2010 Infiniti QX56 review: 2010 Infiniti QX56


Infiniti makes the rearview camera standard on the QX56.

One option we didn't expect was adaptive cruise control, an advanced feature befitting Infiniti. Using controls on the steering wheel, it let us set our speed and following distance. As we came up on slower traffic, the QX56 matched its speed to the car ahead, and it wasn't fooled by cars in other lanes.

Infiniti offers a solid suite of cabin electronics in its other models, including a hard-drive-based navigation system, Bluetooth phone connectivity, and iPod support. Some of this equipment makes its way into the QX56, but not all of it. It lacks the iPod integration, but, strangely, includes a slot for Compact Flash cards. Other audio sources include an MP3-compatible single-CD player, satellite radio, and 9.3 gigabytes of space on the navigation system's hard drive. This last source, called the Jukebox, turns the car into an iPod, letting you rip CDs to it, then browse through the music library by artist, album, and genre.


It may lack iPod integration, but the car's hard drive holds plenty of music.

Music plays through a 12-speaker Bose system, which sounds pretty good. It's not a superhigh-quality system, but it is better than average. With a subwoofer and speakers for the third-row seat, this system sounded best when used to play a DVD over the car's rear-entertainment system. This optional system includes an 8- inch ceiling-mounted monitor and a DVD player in the console. The DVD player includes RCA and composite video jacks, making it possible to plug in a video game or other device. But the console lacks a pass-through, so any cables will get pinched by the console lid.

The electronics include a Bluetooth phone system with an onscreen keypad and controls mounted on the steering wheel for voice command. We had no trouble pairing it to an iPhone, and the call quality was good. This system's main drawback, and where it falls behind competitors, is its phonebook. There are only 40 contact slots, and to copy over contacts from a paired phone, you have to push them over. Some phones, such as the iPhone, don't support pushing contacts.


Live traffic information is a useful part of this navigation system.

The last cabin tech feature, the navigation system, is hard-drive-based. We like that part, but the maps look more primitive than those in other navigation-equipped Infinitis, as if they were copied over from an earlier generation system. The resolution is rough, although we do like that it includes 2D and 3D maps. In 3D mode, the system renders certain landmark buildings in urban areas, for example, showing the Transamerica Pyramid in San Francisco. The maps also show traffic data, including specific incidents and flow information for major arteries.

When entering a destination, the system automatically routes round traffic problems, an important feature that makes the traffic data much more useful. We like the route guidance from this system, as it includes easy-to-read graphics showing upcoming turns and reads out the names of streets on the route.

The interface for entering destinations and controlling other cabin tech functions uses a big knob studded with directional buttons, similar to that found in other Infiniti vehicles. This is one of our favorite interfaces for cabin tech, as it's very easy to make onscreen selections quickly and accurately. But where other Infiniti cars have the knob mounted horizontally, this one sits vertically on the front of the stack. With this placement, it isn't as easy to use. There is certainly enough space within the QX56 to include a horizontal panel for the control knob.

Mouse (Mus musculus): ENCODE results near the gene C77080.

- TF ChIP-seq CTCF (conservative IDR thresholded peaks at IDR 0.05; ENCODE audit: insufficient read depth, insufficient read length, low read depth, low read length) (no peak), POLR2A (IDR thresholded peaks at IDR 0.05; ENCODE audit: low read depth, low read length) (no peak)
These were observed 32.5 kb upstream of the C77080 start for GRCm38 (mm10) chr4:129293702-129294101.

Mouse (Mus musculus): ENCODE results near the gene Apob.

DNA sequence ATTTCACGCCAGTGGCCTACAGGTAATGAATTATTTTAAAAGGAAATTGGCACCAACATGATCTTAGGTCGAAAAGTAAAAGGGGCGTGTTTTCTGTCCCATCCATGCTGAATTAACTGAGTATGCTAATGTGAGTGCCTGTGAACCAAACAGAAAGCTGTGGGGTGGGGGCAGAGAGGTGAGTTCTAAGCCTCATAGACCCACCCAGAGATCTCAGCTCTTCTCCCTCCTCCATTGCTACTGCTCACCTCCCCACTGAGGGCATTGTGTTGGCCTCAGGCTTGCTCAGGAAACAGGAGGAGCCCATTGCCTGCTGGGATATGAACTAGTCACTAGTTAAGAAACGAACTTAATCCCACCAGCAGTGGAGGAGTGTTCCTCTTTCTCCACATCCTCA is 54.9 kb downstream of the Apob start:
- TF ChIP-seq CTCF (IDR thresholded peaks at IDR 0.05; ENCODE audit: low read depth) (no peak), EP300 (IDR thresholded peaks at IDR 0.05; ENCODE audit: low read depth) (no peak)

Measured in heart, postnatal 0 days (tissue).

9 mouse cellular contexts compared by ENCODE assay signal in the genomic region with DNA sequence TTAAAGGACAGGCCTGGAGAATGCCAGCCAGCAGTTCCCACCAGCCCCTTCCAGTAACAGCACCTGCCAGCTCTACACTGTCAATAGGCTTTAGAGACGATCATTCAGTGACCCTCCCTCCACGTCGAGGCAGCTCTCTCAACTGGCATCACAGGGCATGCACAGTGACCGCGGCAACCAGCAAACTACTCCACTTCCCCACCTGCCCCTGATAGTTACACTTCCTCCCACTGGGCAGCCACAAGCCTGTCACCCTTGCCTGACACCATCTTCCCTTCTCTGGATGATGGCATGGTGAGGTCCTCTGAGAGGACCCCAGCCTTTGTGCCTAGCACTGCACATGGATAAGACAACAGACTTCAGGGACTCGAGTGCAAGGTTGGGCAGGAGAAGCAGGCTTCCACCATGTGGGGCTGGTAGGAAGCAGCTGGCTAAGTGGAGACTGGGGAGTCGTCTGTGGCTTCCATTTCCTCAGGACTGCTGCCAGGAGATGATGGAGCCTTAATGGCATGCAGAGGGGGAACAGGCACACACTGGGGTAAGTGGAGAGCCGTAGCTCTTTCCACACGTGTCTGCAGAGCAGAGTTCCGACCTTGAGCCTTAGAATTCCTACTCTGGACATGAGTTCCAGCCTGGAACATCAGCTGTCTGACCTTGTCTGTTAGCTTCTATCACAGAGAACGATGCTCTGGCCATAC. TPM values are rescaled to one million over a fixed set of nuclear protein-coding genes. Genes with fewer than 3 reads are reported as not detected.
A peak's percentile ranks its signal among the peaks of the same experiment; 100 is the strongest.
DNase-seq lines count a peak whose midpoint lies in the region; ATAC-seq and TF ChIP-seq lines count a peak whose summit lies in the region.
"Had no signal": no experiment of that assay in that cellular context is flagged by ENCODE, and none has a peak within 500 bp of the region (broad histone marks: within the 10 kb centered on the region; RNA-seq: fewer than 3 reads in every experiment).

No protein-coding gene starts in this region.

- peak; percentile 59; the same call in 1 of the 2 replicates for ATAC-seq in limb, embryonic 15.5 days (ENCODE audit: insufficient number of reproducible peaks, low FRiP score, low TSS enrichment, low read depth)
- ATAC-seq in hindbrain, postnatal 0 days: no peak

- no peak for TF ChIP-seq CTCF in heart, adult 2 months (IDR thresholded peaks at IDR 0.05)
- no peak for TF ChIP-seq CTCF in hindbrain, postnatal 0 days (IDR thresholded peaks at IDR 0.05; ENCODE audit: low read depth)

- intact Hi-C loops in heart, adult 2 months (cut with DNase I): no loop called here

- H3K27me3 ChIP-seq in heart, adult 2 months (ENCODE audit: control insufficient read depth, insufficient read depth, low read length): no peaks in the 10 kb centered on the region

In sum
For people with large families and the need to tow boats or other recreational equipment, the 2010 Infiniti QX56 offers potential, but its luxury doesn't quite live up to the Infiniti brand. Most of the tech in the QX56 seems a little behind the curve. Although it uses an independent suspension, the body-on-frame construction leads to rough ride quality. The engine isn't particularly advanced compared with other Infiniti power plants, and the transmission's lack of a sixth gear is a surprise, as six-speed automatics have become common. There are some good features in the cabin tech, especially the hard-drive-based navigation system, but the electronics fall short of Infiniti offerings in other cars in a few key areas. The cabin tech interface also lacks the good ergonomics found in other Infiniti models. The vehicle does look distinct, with a nice exterior design, and it will certainly number among the larger things on the road.

Spec box
Model 2010 Infiniti QX56
Trim 2WD
Powertrain 5.6-liter V-8
EPA fuel economy 12 mpg city/18 mpg highway
Observed fuel economy 14.8 mpg
Navigation Standard hard-drive-based system with traffic
Bluetooth phone support Standard
Disc player Standard MP3 compatible single CD player, optional console-mounted DVD player for rear entertainment system
MP3 player support n/a
Other digital audio 9.3 gigabytes hard-drive storage, compact flash slot, satellite radio, auxiliary input
Audio system Bose 12-speaker system
Driver aids Adaptive cruise control, rear view camera, sonar distance warning
Base price $56,050
Price as tested $59,765

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About The Author

Wayne Cunningham reviews cars and writes about automotive technology for CNET. Prior to the Car Tech beat, he covered spyware, Web building technologies, and computer hardware. He began covering technology and the Web in 1994 as an editor of The Net magazine. He's also the author of "Vaporware," a novel that's available as a Nook e-book.